lundi 27 avril 2015

Secure connection strings in app.config for a desktop application

The goal is to get away as little as possible of the standard.

In this case the standard is : Encrypting Configuration Information Using Protected Configuration

In short: use a ProtectedConfigurationProvider. The .Net Framework provides two of them:

The main inconvenience of those providers comes from the fact that they have been designed for web applications: that are applications in which the securisable is the application server. That is one web.config in one machine

With a desktop application you have a plurality of app.config

Said providers are machine based, i.e. there is one configuration file per machine. In other words, the configuration file of one machine can't be used by another because of different encryption keys.

Fortunately the .Net Framework provides an abstract class that can be overridden to built a custom provider.

Here is a sample

The DLL:

using System;
using System.Configuration;
using System.Xml;

namespace MBT.ProtectedConfigurationProviders {

    public class WeakProtectedConfigurationProvider : ProtectedConfigurationProvider {        
        public override void Initialize(string name, 
            System.Collections.Specialized.NameValueCollection config) {
            base.Initialize(name, config);

        public override System.Xml.XmlNode Decrypt(System.Xml.XmlNode encryptedNode) {
            string decryptedData =

            XmlDocument xmlDoc = new XmlDocument();
            xmlDoc.PreserveWhitespace = true;

            return xmlDoc.DocumentElement;

        public override System.Xml.XmlNode Encrypt(System.Xml.XmlNode node) {
            string encryptedData = EncryptString(node.OuterXml);

            XmlDocument xmlDoc = new XmlDocument();
            xmlDoc.PreserveWhitespace = true;
            xmlDoc.LoadXml("" +
                encryptedData + "");

            return xmlDoc.DocumentElement;

        public static String EncryptString(String st) {
            return Convert.ToBase64String(WeakProtectedConfigurationProvider.GetBytes(st));

        public static String DecryptString(String st) {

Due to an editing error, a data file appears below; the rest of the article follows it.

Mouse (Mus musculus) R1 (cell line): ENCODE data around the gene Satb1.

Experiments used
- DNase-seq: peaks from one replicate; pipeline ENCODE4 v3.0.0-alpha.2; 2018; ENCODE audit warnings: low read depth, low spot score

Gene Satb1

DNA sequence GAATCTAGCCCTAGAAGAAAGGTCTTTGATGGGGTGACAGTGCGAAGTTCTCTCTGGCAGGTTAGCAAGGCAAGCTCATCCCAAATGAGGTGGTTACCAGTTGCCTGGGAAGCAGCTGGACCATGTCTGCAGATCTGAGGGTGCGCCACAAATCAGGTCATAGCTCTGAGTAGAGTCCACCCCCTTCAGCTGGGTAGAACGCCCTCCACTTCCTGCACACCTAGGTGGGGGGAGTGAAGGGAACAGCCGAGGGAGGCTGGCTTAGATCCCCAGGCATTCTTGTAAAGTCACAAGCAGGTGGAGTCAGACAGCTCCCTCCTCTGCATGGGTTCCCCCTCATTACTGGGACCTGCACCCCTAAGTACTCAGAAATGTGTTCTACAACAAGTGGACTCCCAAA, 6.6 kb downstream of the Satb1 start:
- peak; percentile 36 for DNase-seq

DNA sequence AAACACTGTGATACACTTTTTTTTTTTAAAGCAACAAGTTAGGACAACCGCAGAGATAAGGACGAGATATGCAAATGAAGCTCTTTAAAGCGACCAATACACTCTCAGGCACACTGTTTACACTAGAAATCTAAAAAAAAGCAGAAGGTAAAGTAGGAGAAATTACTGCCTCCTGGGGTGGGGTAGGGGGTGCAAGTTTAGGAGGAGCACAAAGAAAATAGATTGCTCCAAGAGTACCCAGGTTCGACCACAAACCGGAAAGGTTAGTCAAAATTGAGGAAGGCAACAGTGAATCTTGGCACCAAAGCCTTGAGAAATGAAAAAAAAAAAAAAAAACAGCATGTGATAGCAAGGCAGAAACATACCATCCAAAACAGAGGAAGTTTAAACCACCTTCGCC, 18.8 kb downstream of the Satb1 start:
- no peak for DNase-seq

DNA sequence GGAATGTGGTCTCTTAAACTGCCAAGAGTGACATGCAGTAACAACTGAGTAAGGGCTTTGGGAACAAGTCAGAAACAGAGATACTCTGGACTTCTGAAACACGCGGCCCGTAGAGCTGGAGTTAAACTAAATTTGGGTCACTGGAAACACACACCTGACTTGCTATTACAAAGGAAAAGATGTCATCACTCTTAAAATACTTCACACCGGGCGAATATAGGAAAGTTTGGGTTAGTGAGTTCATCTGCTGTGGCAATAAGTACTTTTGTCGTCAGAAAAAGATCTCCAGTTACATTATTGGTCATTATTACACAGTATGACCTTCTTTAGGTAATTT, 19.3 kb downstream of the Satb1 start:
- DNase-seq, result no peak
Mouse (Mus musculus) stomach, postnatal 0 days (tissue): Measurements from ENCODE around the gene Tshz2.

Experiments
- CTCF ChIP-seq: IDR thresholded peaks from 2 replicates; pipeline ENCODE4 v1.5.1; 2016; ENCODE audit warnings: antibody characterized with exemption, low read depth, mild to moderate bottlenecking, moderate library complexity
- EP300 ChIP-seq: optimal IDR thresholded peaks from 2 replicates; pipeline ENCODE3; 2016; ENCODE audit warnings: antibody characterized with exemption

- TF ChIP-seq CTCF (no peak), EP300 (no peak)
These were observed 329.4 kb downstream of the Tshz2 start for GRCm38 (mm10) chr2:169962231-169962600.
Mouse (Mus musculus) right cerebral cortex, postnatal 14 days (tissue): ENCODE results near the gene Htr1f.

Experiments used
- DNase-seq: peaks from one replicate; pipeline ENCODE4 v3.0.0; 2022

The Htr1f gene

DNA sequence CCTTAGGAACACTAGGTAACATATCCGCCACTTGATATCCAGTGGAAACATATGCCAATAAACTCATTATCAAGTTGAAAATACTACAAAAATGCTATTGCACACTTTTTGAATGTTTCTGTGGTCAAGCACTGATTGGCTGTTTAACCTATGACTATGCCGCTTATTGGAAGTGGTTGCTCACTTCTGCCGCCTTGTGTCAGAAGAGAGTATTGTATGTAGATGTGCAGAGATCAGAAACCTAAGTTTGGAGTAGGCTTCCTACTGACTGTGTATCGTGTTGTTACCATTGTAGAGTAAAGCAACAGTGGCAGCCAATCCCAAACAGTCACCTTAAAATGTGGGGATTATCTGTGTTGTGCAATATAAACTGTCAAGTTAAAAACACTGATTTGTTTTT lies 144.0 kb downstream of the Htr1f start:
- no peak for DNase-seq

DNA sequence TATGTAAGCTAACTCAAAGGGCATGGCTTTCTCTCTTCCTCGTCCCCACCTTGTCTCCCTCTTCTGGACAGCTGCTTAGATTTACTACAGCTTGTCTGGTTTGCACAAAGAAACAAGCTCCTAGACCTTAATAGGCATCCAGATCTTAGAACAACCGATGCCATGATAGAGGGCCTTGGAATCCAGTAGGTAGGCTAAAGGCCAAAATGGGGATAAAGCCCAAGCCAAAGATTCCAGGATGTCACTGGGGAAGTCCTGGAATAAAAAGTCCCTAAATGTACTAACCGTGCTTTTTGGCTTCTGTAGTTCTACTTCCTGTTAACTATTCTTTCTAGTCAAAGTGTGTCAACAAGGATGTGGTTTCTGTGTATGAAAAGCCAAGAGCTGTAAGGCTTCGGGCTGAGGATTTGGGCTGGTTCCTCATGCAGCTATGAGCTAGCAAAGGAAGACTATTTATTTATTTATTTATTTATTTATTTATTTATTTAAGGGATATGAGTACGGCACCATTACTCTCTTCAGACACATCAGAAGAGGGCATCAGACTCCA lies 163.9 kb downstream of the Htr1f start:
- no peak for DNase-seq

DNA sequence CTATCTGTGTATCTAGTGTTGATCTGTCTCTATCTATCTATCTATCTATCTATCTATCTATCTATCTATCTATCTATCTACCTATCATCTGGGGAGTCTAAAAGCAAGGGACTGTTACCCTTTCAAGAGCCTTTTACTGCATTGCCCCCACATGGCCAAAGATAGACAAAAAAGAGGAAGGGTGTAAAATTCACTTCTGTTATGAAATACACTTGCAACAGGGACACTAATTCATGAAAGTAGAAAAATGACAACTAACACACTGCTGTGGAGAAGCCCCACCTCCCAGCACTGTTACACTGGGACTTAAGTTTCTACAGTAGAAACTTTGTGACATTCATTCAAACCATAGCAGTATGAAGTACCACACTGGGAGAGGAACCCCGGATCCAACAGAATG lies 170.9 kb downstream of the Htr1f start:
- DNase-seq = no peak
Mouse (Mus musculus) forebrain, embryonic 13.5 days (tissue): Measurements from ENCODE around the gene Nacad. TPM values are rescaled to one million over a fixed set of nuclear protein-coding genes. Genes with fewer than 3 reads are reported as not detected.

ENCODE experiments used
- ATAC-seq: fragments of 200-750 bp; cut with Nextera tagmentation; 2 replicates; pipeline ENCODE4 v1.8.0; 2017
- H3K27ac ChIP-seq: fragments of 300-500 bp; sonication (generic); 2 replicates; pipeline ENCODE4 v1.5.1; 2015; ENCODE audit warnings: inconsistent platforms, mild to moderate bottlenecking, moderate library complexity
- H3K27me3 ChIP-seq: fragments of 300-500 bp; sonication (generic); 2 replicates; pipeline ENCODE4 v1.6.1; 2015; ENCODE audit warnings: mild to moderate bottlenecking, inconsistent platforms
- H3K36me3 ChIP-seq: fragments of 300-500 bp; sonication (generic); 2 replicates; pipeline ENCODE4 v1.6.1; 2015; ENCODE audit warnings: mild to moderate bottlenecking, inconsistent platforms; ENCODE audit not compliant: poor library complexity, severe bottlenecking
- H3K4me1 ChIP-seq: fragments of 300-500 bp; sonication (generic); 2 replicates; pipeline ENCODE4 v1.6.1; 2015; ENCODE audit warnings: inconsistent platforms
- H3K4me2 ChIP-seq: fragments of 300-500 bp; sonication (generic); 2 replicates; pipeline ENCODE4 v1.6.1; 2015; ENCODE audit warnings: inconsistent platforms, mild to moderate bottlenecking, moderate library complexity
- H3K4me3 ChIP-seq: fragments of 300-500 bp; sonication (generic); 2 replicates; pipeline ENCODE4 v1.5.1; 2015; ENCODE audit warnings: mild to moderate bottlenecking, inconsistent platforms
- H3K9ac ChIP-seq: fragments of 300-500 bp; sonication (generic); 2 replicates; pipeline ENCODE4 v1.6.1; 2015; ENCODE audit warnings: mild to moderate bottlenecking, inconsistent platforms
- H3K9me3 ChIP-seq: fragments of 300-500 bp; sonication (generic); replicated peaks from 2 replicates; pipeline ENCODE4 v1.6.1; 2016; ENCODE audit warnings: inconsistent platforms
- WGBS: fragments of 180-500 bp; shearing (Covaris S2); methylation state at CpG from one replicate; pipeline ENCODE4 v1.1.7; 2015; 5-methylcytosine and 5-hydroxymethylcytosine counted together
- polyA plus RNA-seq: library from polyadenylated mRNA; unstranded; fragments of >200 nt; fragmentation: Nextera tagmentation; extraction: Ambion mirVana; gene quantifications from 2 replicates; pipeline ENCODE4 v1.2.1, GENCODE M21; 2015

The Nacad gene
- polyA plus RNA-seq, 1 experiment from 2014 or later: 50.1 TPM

return WeakProtectedConfigurationProvider.GetString(Convert.FromBase64String(st));

        public static byte[] GetBytes(string str) {
            byte[] bytes = new byte[str.Length * sizeof(char)];
            System.Buffer.BlockCopy(str.ToCharArray(), 0, bytes, 0, bytes.Length);
            return bytes;

        public static string GetString(byte[] bytes) {
            char[] chars = new char[bytes.Length / sizeof(char)];
            System.Buffer.BlockCopy(bytes, 0, chars, 0, bytes.Length);
            return new string(chars);


Here the WEAK word is deliberately chosen. Base 64 encoding is not at all a cypher algorithm.

Then the Program:

using System;
using System.Configuration;

namespace bas {
    class Program {
        static void Main(string[] args) {
            //String cs = @"";

And finally the app.config

<?xml version="1.0" encoding="utf-8" ?>
<configuration >
  <!-- xmlns=""-->
  <configProtectedData defaultProvider="WeakProtectedConfigurationProvider">
      <clear />
      <add name ="WeakProtectedConfigurationProvider" type="MBT.ProtectedConfigurationProviders.WeakProtectedConfigurationProvider, WeakProtectedConfigurationProvider"/>

  <connectionStrings configProtectionProvider="WeakProtectedConfigurationProvider">

At least two points are significant here. First:

<add name ="WeakProtectedConfigurationProvider"

Here to avoid a GAC registration, on use the syntax "type, assembly"


<configuration xmlns="">

One may want to use a namespace in configuration tag of app.config to avoid Visual Studio complaint. But, in my case this also leads to side effect: "side by side configuration error" which prevents application from starting. So, for now, I do without, and it runs well.

Thank you to StackOverflow for the StringToBytesToString.

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